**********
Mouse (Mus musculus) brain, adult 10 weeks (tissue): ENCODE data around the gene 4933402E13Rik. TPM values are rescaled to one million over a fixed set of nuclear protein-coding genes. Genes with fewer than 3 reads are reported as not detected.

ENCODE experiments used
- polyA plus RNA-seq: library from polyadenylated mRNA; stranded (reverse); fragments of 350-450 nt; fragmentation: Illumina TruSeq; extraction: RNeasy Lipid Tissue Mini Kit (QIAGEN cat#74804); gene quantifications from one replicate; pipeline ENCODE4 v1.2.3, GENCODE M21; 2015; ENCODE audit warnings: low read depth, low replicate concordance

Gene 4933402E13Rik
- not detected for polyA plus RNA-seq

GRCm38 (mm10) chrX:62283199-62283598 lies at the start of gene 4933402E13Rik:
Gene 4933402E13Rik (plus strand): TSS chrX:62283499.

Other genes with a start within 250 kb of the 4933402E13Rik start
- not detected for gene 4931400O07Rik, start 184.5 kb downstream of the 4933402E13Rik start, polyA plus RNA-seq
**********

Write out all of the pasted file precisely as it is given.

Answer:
Mouse (Mus musculus) brain, adult 10 weeks (tissue): ENCODE data around the gene 4933402E13Rik. TPM values are rescaled to one million over a fixed set of nuclear protein-coding genes. Genes with fewer than 3 reads are reported as not detected.

ENCODE experiments used
- polyA plus RNA-seq: library from polyadenylated mRNA; stranded (reverse); fragments of 350-450 nt; fragmentation: Illumina TruSeq; extraction: RNeasy Lipid Tissue Mini Kit (QIAGEN cat#74804); gene quantifications from one replicate; pipeline ENCODE4 v1.2.3, GENCODE M21; 2015; ENCODE audit warnings: low read depth, low replicate concordance

Gene 4933402E13Rik
- not detected for polyA plus RNA-seq

GRCm38 (mm10) chrX:62283199-62283598 lies at the start of gene 4933402E13Rik:
Gene 4933402E13Rik (plus strand): TSS chrX:62283499.

Other genes with a start within 250 kb of the 4933402E13Rik start
- not detected for gene 4931400O07Rik, start 184.5 kb downstream of the 4933402E13Rik start, polyA plus RNA-seq